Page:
LOUISVILLE, Ky. (AP) — Always Dreaming, the 9-2 joint favourite, has won the 143rd Kentucky Derby, pulling away from Lookin at Lee in the slop at Churchill Downs on Saturday. Battle of Midway finished third in the 20-horse field. Always Dreaming, ridden by John Velazquez and trained by Todd Pletcher, covered the 1 1/4-mile track in 2:03.59. The other joint favourite, Irish War Cry, ridden by Jamaica-born jockey Rajiv Maragh, placed 10th.
Balloting will conclude today on a strike authorization vote by the Writers Guild of America. Results of the voting are expected to be announced tomorrow. The guild’s contract expires Oct. 31. A strike authorization vote does not necessarily mean a strike will occur. The writers are seeking higher pay for movies and television shows sold over the Internet and residuals for shows created for the World Wide Web and other new media. 160Want local news?Sign up for the Localist and stay informed Something went wrong. Please try again.subscribeCongratulations! You’re all set! AD Quality Auto 360p 720p 1080p Top articles1/5READ MOREGame Center: Chargers at Kansas City Chiefs, Sunday, 10 a.m.What had been the major impediment to reaching a new agreement — a proposal to revise the decades-old residuals system — was dropped Tuesday by the Alliance of Motion Picture and Television Producers, which represents the movie studios and television networks. There has not been a major entertainment industry-wide strike since a writers strike in 1988, which lasted five months.
The cells of every living thing are filled with molecular machines, and one of the most fascinating is a rotary motor called ATP synthase (see April 2002 back issue, opening paragraph). This is a true mechanical/electrical motor, found in every living thing from bacteria to elephants and palm trees. It is really two motors in one; the top part, named F1, is where synthesis of ATP takes place (as described in previous entries on this subject; see Sept. 18 headline, for instance). The bottom machine, named F0, is like a carousel of 10 to 14 proteins labeled c subunits. This is the driving engine of this “splendid molecular machine” that spins at up to 6000 rpm. Somehow, it converts a proton flow into rotation. Ever since the rotary nature of this all-important enzyme was established around 1996, scientists have been eager to explain its operation in detail. According to four Swiss biochemists writing in a Minireview of the December issue of Structure,1 “Energy conversions are central to all life forms,” and this particular motor generates “the universal energy currency of living cells” (ATP). For these reasons, “The central metabolic role of ATP has stimulated much interest in how it is formed using the energy of oxidations or light. Research in this area has led to impressive progress, including some of the most spectacular discoveries in the history of biochemistry” (emphasis added in all quotes). Scientists have made great strides in explaining the F1 part of the machine (see Sept. 18 headline, for instance), but till recently, have been baffled at how the F0 motor generates torque. Now, these scientists present a model that suggests it spins by a water-induced electric potential – a waterwheel, on a 10-nanometer scale.. Their model, illustrated with cartoon drawings in the article, is fascinating, but too involved to describe in detail here. In short, they believe that water channels of different heights in the mitochondrial membrane create an electrical potential difference in the membrane that flows downhill across the stator (labeled with the letter a), a tall housing on the side of the carousel that contains tubes which open and close to prevent proton leakage. The stator looks something like the apparatus in a gumball machine. Think of protons as gumballs, channeled through slots that open up and allow them to roll in or out. Now, add a carousel to your machine that the gumballs have to ride around before dropping into the outlet slot. Then, imagine an electrical charge on the gumballs. As the gumball (proton) drops into its seat, it rides the carousel until it approaches the stator. There, it is repelled by a positively charged entity called Arg227 inside the stator housing, and it falls out. The empty seat, now negatively charged, is attracted by the potential difference between the water-filled inlet and outlet channels in the membrane. The empty seat is thus pushed through the stator, generating torque. Here, a gumball from another channel hops into the empty seat and takes its turn around the carousel. To summarize, water makes the wheel turn, converting electrical energy into mechanical energy, then into chemical energy in the form of ATP. The machinery is reversible. When the electrical potential reverses, the motor runs the other direction, and instead of the machine generating ATP, it consumes ATP and spits out protons. When no potential is present, the motor rocks back and forth in “idling mode” within certain angular limits, allowing protons to migrate into the gumball machine or out of it as the appropriate channels open or close. This can equalize the proton gradient inside and outside the membrane in a controlled manner. The machine would stay in idling mode if it weren’t for the electrical potential. The authors believe that “the membrane potential is the crucial driving force to induce the torque required for ATP synthesis.” Once the F0 carousel gets spinning in high gear, the attached camshaft forces precise conformational changes in the F1 subunits up above, generating three ATP per revolution. “The capacity of this process is impressive,” the authors write; “the daily turnover of a human has been estimated to be 40 kg [about 88 lb] of ATP on average.” Several quadrillions of these motors in your body keep your power plant running (see Feb. 5 headline), making you shine at 116 watts. Other scientists had tried to envision models invoking mechanical energy, thinking that the protein gradient in a c subunit induces a conformational change that turns the wheel. This electrical model, however, seems to not only account for the efficient generation of torque, idling, and reversibility, but also explain why some models of the motor have 14 c subunits (the seats on the carousel) and others have 10 or 11. The number of c subunits is apparently related to the membrane potential. A chloroplast ATP-synthase motor, with 14 subunits, runs at peak efficiency with half the potential (60 mV) required to turn a bacterial motor with 10 or 11 c subunits (120 mV). “To investigate whether this is a general principle and to address the interesting question how the two motors, which operate with a different number of steps, are synchronized, sophisticated biochemical investigations of the enzyme’s performance are required,” they conclude. Speaking of the performance of these machines, scientists have already determined that these motors approach 100% efficiency. Impossible at our scale, these tiny motors “cheat” thermodynamics by using random Brownian motion like a ratchet. Some models of the carousel run on alternate fuel: sodium ions instead of protons (hydrogen ions). A paper in PNAS2 last week discovered something interesting about a similar rotary machine, V0V1-ATP synthase or V-ATPase for short (see Feb. 24 headline). Unlike the F-ATPase model, the two parts of V0V1 can detach and re-attach reversibly. Iwata et al. studied a subunit that apparently clamps onto the two parts like a socket to hold them together, thereby keeping the central shaft locked into its correct position. Maybe this model could be viewed as the travelling carnival carousel that can be dismantled and installed on the road. Apparently V-ATPase motors are needed to maintain acid balance in many parts of the cell. The scientists describe where they are found: “They reside within intracellular compartments, including endosomes, lysosomes, and secretory vesicles, and within plasma membranes of certain cells including renal intercalated cells, osteoclasts, and macrophages. Eukaryotic V-ATPases are responsible for various cell functions including the acidification of intracellular compartments, renal acidification, born [sic; bone?] resorption, and tumor metastasis.”3 V-ATPase has a different-looking camshaft and stator; like F-ATPase, it is found in archaea, bacteria and higher organisms. It does all the ATP synthesis for the kind of bacteria that live in hot springs.1Peter Dimroth, Christoph von Ballmoos, Thomas Meier, and Georg Kaim, “Minireview: Electrical Power Fuels Rotary ATP Synthase,” Structure Vol 11, 1469-1473, December 2003.2Iwata et al., “Crystal structure of a central stalk subunit C and reversible association/dissociation of vacuole-type ATPase,” Proceedings of the National Academy of Sciences USA, 10.1073/pnas.0305165101, published online Dec. 18, 2003.3Presumably, due to a failure in the system; the authors do not elaborate. See this article that suggests increased V-ATPase activity in a tumor is a response aimed at provoking cell death, or apoptosis.A popular book for young people and adults is called The Way Things Work by David Macaulay. He describes the inner workings of car engines, computers, the space shuttle, and many kinds of artificial machines. We need a book like this about cells. Now that we know a cell is composed of thousands of machines, wouldn’t it be cool to see them visualized in a popular way? The definitive textbook The Molecular Biology of the Cell is heavy, expensive ($120) and difficult to read, but creationist reviewers who understand it have remarked that it is filled with powerful evidence for design. We need to get this information before the eyes of the public. ATP synthase just screams for some high-tech, 3D fly-through computer animation. This one molecular machine, so small you would have to shrink yourself down a billionfold to even see it, could demolish Darwinism* all by itself. But then to think that the cell is filled with ten thousands of similar wonders (see yesterday’s headline, for instance, and another article in the same issue of Structure that argues a certain “chaperone machine should be regarded as a molecular motor,” actively employing force to fold a protein), and – well! Does the word overkill mean anything when raised to the fourth power?*Consider that this machine is made up of multiple, discrete units, each one a protein, and each protein is made up of hundreds of amino acids in a precise sequence. The Arg227 described above is an arginine amino acid residue in the 227th position of the stator protein. It is so critical to the operation of the motor, that if that one amino acid is changed to something else, the motor won’t work at all. (Scientists find these things out by artificially mutating individual amino acids and watching what happens.) The motor itself is irreducibly complex, but even more complex is the DNA code that contains all the genetic blueprints for all the parts, and the molecular machinery that builds the parts and then assembles them together in the right order, in the right place, in the right time. Think about how each protein must be folded properly by another host of machines that operate under strict quality control (see Dec. 21 headline). As the coup-de-grace, now realize that every living thing, down to the most primitive bacteria, already have working ATP synthase motors. Can anyone really believe this all evolved by chance? The gulf between the simplest living cell and any precursor is not just a canyon; it’s a light-year. Read our online book, Evolution: Possible or Impossible? if you need a little more convincing.(Visited 21 times, 1 visits today)FacebookTwitterPinterestSave分享0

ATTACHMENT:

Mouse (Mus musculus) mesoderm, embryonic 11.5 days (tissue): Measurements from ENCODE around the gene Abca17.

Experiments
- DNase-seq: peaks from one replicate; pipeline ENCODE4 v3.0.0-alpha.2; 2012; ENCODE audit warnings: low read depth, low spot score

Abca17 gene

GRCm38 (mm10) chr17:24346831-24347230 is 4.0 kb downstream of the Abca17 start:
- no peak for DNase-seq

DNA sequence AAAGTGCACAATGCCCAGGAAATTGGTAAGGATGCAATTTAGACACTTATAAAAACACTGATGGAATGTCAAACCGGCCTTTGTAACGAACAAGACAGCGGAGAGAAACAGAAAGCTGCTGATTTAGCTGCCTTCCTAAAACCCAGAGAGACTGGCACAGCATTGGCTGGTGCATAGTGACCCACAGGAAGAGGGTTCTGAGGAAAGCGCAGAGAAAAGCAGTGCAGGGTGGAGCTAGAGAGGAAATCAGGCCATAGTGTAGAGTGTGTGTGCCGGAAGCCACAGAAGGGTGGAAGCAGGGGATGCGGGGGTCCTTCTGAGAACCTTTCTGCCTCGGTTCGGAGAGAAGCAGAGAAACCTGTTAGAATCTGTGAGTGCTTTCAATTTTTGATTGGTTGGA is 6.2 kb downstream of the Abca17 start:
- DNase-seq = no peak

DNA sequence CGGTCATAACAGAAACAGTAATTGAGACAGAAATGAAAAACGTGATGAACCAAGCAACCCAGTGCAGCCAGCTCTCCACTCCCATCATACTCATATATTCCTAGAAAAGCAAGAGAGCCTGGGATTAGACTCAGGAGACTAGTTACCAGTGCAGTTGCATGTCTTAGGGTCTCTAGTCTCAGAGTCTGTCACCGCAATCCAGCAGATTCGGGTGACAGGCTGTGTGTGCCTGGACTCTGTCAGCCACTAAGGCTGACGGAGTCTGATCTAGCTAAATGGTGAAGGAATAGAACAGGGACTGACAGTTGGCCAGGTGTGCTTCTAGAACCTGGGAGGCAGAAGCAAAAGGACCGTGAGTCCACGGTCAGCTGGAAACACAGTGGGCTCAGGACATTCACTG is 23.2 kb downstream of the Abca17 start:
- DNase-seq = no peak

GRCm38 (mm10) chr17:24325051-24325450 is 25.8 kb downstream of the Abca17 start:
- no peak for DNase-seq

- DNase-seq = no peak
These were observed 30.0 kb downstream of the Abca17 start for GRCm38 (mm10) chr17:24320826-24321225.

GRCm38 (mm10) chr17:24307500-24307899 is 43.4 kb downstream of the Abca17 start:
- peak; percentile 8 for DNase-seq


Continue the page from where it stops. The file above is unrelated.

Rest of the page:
Three new books crossed my desk recently, each with a shiny cover and the promise of useful information for green builders. One turns out to be a gem, and the other two are clunkers.New Society Publishers has just released a book by Patricia Foreman called A Tiny Home to Call Your Own. Although it’s hard to tell by looking at the book, this is actually a new edition of a book that was first published in September 2004. (Mysteriously, the latest edition drops the name of one of the co-authors of the first edition, Andy Lee.)This book defines a tiny house as a “smaller house from about 350 square feet up to about 1,000 square feet.”Foreman’s book has a few virtues:The book provides a refreshing pep-talk on decluttering: “If downsizing seems daunting, keep in mind how encumbering it is to work just to pay for heated and air-conditioned housing and storage for your stuff. Then the stuff owns you and not the other way around.” The perspective is valuable, in spite of the fact that it isn’t particularly original. (In Walden, published in 1854, Henry David Thoreau expressed the same point: “And when the farmer has got his house, he may not be the richer but the poorer for it, and it be the house that has got him. … I am wont to think that men are not so much the keepers of herds as herds are the keepers of men, the former are so much the freer. Men and oxen exchange work; but if we consider necessary work only, the oxen will be seen to have greatly the advantage.”)If you’re interested in construction details, however, the book is sadly lacking. The book is silent on ventilation systems. There is no advice on insulating the floors… Sign up for a free trial and get instant access to this article as well as GBA’s complete library of premium articles and construction details. This article is only available to GBA Prime Members Start Free Trial Already a member? Log in